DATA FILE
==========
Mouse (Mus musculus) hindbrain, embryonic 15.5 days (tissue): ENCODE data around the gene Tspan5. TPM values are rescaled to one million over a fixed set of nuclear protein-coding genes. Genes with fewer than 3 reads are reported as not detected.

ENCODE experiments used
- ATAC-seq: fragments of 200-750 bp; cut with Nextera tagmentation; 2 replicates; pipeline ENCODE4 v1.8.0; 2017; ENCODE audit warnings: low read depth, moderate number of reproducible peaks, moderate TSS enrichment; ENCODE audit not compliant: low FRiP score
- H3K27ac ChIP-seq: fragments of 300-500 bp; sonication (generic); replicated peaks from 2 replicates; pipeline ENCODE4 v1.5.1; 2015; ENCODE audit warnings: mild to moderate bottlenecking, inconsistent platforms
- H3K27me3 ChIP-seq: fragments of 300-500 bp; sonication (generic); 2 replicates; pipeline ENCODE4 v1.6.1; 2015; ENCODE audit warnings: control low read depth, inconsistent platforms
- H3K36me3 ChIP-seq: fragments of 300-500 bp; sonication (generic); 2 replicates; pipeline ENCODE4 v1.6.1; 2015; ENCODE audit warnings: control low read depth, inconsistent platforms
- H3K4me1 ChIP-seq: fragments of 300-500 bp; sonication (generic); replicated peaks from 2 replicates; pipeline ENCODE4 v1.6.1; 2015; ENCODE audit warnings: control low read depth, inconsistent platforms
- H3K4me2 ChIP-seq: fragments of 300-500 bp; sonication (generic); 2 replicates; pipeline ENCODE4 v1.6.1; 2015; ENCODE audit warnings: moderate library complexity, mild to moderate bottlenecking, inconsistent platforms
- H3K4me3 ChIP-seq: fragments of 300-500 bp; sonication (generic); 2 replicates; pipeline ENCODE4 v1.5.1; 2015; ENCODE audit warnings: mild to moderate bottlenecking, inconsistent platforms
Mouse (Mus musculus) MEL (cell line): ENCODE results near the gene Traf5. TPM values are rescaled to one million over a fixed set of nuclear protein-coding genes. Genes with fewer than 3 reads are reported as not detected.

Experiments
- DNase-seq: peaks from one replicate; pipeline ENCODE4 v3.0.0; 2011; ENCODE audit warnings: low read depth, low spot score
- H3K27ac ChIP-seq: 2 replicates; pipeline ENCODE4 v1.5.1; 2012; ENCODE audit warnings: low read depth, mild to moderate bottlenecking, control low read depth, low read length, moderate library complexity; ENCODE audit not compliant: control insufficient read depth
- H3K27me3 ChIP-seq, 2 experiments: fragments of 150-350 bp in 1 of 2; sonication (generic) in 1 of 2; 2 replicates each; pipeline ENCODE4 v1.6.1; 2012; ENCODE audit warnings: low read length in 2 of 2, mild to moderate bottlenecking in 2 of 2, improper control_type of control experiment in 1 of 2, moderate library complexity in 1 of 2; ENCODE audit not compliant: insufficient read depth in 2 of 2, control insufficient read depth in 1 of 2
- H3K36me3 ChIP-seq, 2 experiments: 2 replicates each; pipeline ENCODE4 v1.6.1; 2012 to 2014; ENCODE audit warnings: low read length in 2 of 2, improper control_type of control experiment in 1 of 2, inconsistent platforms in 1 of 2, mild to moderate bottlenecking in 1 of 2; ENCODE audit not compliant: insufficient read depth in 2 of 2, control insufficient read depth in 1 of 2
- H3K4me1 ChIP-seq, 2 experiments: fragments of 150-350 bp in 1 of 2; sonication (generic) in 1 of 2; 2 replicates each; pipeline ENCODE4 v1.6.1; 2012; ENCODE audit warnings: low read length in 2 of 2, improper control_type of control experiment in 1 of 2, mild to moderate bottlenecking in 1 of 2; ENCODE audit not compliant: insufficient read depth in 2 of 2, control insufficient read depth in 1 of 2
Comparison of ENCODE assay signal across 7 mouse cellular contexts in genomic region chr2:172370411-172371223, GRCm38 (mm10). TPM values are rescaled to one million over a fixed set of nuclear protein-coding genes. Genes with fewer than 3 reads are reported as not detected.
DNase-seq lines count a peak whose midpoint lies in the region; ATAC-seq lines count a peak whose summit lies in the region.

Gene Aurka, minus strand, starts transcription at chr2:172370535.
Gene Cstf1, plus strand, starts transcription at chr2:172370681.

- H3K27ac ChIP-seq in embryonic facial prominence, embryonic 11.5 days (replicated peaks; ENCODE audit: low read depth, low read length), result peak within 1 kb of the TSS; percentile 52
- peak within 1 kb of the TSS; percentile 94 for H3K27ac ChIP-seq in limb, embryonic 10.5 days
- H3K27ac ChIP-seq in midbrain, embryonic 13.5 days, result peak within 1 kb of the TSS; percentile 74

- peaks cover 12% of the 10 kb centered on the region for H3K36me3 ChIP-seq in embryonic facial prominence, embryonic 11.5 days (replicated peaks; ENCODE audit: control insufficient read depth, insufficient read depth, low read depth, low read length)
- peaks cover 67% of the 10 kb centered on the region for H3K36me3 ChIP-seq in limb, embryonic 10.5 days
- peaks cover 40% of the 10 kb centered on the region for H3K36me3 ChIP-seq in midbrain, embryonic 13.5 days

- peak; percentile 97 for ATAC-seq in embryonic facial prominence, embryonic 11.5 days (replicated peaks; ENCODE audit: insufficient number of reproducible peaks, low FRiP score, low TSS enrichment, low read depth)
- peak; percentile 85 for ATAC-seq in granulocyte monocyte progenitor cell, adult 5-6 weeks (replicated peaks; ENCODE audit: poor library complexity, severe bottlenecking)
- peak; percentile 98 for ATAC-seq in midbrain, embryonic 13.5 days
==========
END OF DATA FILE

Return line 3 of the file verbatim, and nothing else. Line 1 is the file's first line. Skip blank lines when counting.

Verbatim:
- ATAC-seq: fragments of 200-750 bp; cut with Nextera tagmentation; 2 replicates; pipeline ENCODE4 v1.8.0; 2017; ENCODE audit warnings: low read depth, moderate number of reproducible peaks, moderate TSS enrichment; ENCODE audit not compliant: low FRiP score